Monday, January 17, 2011

Choosing between Verizon iPhone or Android

I used to have an iPhone. Loved the iPhone as a tech device, but experienced horrible phone service with AT&T! I experienced dropped calls on approximately 75% of my calls, and could never get service inside my home. But at the time, it was the only good smartphone on the market.

When the Motorola Droid became available, I jumped ship and switched over to Verizon. I had numerous calls to AT&T requesting that they waive the Early Termination Fee (ETF) due to the amount of dropped calls I experienced. In the end, AT&T reduced the ETF by 50%, which was a small price to pay for the opportunity to have reliable phone service. And I was able to sell my iPhone to make up for the rest.

Last week Verizon announced that the iPhone 4 would be coming to Verizon on February 10, 2011. This is the news people have been talking about for years! Good timing too because I will be eligible to switch phones (at the subsidized price) in a few months.

My knee jerk reaction was that I'm switching back to the iPhone. But now that I've had a week to think about it, I think that Android is still the better choice. Here are a few reasons why:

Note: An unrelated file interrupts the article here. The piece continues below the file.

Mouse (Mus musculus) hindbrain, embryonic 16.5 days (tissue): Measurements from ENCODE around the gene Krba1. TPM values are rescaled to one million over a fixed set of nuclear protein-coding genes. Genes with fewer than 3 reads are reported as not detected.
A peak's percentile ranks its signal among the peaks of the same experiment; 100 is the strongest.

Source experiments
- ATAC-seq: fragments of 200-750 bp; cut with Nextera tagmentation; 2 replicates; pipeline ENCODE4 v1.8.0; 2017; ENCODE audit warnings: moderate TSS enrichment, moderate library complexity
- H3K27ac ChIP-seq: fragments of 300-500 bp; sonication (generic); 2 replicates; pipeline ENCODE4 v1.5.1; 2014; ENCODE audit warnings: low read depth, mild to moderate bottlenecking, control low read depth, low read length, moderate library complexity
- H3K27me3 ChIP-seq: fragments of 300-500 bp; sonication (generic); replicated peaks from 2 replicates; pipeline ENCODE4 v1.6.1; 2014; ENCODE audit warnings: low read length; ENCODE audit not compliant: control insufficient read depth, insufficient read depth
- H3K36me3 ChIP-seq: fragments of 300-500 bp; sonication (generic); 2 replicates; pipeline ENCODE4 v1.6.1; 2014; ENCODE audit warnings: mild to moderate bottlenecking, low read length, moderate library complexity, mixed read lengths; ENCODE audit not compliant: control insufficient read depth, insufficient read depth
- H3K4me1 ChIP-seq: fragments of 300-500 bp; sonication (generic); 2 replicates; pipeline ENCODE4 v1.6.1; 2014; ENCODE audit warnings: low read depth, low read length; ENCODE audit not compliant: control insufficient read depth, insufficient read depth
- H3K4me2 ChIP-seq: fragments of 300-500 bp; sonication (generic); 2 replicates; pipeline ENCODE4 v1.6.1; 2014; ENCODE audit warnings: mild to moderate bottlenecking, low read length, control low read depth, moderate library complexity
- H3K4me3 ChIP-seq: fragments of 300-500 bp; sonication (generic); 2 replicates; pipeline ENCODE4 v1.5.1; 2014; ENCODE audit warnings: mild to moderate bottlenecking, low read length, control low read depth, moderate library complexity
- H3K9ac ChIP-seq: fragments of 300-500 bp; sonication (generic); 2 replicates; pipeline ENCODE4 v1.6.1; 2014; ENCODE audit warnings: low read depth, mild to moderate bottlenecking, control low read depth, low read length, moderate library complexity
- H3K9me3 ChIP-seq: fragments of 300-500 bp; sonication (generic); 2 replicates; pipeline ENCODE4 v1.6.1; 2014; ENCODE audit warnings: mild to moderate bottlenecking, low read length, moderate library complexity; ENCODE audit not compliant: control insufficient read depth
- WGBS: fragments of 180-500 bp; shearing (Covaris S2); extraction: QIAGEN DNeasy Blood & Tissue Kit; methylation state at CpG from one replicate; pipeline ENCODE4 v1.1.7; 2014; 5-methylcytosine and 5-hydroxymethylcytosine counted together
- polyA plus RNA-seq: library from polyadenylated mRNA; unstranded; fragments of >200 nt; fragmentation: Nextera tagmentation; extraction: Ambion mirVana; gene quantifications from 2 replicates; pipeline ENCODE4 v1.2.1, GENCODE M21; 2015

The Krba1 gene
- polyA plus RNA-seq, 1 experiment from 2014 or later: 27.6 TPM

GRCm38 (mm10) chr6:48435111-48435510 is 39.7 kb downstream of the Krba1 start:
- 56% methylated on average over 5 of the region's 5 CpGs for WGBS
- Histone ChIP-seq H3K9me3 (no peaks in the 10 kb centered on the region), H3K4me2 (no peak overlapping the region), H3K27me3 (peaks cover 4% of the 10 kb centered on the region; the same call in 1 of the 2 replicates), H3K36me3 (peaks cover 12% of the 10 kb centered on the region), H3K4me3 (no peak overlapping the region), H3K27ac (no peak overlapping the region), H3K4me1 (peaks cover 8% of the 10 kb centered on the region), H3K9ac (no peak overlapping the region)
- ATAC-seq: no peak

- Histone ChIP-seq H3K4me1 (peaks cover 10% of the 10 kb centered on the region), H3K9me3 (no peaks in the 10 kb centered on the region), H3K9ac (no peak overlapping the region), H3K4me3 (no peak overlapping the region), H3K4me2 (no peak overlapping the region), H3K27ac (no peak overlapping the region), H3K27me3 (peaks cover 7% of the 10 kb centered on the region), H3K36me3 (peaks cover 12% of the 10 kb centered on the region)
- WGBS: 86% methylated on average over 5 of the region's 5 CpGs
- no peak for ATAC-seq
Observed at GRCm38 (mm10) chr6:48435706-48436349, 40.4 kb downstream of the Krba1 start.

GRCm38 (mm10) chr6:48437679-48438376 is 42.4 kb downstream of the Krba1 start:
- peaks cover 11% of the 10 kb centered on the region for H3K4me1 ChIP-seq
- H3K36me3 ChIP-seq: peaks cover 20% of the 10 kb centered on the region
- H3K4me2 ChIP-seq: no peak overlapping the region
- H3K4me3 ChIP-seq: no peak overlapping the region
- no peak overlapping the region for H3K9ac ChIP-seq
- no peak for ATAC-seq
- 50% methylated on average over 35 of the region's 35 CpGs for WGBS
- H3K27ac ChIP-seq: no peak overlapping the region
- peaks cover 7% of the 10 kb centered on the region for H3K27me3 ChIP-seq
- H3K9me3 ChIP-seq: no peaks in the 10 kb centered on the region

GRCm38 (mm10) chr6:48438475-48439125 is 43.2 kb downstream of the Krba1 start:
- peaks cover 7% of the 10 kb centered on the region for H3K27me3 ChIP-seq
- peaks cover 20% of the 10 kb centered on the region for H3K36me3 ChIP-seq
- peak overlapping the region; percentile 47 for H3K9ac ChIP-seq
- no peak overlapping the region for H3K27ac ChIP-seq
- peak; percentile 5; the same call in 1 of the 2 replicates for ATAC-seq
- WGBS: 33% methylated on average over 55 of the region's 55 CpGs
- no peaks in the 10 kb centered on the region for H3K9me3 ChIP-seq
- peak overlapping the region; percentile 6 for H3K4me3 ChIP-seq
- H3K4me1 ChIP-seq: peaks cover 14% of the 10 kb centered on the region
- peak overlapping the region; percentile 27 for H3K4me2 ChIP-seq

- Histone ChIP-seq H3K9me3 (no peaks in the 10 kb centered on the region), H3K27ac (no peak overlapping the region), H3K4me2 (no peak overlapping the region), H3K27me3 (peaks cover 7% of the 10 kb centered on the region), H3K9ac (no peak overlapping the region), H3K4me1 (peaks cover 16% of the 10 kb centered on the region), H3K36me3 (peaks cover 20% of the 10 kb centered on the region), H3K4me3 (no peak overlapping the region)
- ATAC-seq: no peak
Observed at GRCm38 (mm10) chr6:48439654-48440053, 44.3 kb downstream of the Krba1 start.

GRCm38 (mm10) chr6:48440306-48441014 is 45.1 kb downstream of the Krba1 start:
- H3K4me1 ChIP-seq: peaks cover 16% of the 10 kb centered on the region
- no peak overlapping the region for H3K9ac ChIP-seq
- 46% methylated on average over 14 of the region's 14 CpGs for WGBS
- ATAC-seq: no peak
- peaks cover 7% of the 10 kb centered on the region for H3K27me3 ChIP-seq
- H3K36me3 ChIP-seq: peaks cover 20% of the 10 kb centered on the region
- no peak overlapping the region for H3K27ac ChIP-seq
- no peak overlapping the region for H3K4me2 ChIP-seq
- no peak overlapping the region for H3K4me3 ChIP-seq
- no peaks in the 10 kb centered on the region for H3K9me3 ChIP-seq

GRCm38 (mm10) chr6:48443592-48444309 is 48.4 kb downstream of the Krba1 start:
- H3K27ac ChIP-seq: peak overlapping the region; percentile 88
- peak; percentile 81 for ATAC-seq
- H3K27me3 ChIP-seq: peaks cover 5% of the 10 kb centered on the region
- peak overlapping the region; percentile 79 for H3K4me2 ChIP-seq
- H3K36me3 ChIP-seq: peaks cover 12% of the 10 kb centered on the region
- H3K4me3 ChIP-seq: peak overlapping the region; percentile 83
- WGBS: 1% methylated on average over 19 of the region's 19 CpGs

Verizon iPhone 4 is only CDMA - Verizon is about to launch new phones for their 4G LTE network. However, Verizon's iPhone 4 is a CDMA phone, meaning that it will use the slower 3G network. Do you really want to be stuck with 3G speeds for the 2-year commitment that the subsidized iPhone 4 will require?

iPhone 5 expected this summer - It is rumored that the iPhone 5 will be released this summer for AT&T and Verizon. If true, then you would spend the next year and a half (2-year contract) drooling over the new iPhone 5 features. And by the time your 2-year contract is complete, you would likely be faced with the same dilemma of whether or not to a few months to wait for the next generation of the iPhone (iPhone 6?).

Android 4G LTE devices launching now! - Personally, I'm looking forward to the Droid BIONIC (Motorola), but Samsung and HTC have some pretty amazing devices launching too.